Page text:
City Council member Tommy Hazouri saw firsthand how people with ideological and political differences could come together to drive change.
He served on the finance team for Yes for Jacksonville, which helped make Tuesday’s pension sales-tax referendum an overwhelming success at the polls.
He’s now hoping for a similar show of support and success for a social issue he’s long advocated.
In March, Hazouri withdrew his legislation to expand the city’s anti-discrimination law to include protection for the lesbian, gay, bisexual and transgender communities.
He didn’t have the political support at the time. There also was a narrow focus in City Hall on selling pension reform.
Hazouri is gearing up for another run “sometime this fall” though he’d like to have it done sooner.
He said he’s talked with people at the JAX Chamber and Jacksonville Coalition for Equality, who will have even bigger roles in seeking support when he files the legislation.
That bill will likely include tighter definitions for gender identity and further explanation of exemptions for small businesses and churches.
Hazouri said there are discussions about an individual or group of business and nonprofit leaders being the point people to meet with council members and explain the issue and answer questions.
That would help answer questions well before any vote without the need to have a long list of public meetings.
“I don’t want this to be a busy bill signifying nothing,” he said.
As for the typically discussed “bathroom” issue for the transgender community, Hazouri calls it a red herring. Other communities and the Duval County School Board in 2008 passed similar protections without issues.
He points to other cities like Tampa, Miami and West Palm Beach as being examples leading on the issue.
“If Jackson, Miss., can pass a bill, Jacksonville can pass a bill,” he said of the Mississippi city council passing protection laws days after the Pulse nightclub shooting in June.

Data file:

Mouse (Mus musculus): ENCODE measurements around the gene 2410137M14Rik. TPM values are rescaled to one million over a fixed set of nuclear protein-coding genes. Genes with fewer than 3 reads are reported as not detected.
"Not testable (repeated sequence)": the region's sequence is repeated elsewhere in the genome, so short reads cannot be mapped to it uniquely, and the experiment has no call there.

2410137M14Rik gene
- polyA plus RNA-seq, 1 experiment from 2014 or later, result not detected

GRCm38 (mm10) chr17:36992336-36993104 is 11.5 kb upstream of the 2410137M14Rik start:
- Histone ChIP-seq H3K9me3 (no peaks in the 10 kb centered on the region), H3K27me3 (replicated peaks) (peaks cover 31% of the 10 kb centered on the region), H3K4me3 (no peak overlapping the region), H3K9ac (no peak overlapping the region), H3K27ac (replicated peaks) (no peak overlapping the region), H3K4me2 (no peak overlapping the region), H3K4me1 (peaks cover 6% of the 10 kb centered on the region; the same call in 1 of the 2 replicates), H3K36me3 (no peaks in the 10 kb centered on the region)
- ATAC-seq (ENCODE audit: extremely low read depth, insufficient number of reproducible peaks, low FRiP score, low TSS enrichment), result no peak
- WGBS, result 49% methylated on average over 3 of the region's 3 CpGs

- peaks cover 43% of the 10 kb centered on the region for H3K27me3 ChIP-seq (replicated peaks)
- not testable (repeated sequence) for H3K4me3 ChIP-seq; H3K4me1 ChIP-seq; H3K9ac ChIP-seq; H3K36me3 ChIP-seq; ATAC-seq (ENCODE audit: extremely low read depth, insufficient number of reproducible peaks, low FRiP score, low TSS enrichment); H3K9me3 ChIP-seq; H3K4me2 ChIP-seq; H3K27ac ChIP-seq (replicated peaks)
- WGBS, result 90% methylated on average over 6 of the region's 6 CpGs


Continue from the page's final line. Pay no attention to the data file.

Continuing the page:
He said Jacksonville doesn’t need to be “short-changed” like North Carolina, which has lost business expansion and sports opportunities because of the state’s inability to offer anti-discrimination protections to all people.
The LGBT community is “beyond ready” for movement on this front, said Jimmy Midyette, legislative director for the local equality coalition.
Midyette said with pension being a focus in recent months, he understands why passing a human rights ordinance was put on hold.
“It is a big deal to have the pension vote settled. It’s a big win for the city … but it’s now in the rear view,” he said.
As the vote drew nearer, Midyette said proponents for change had again begun to become more active on social media. Calls and emails started to pick up again as to when something will happen.
He hopes by the end of the year, too.
The November general election featuring a vote for president could end up being a distraction for some, but he’d like to believe work could happen leading up to it.
Midyette saw the positive support for pension and believes momentum could transfer forward now that people typically in different political spheres have worked together.
“It gave them the opportunity to work on something big,” said Midyette of the sales tax for pension.
Hazouri said it will take a campaign to pass an HRO, but not one that will cost more than $2 million like pension did.
Instead, it will just need more support — he and many others are working on it.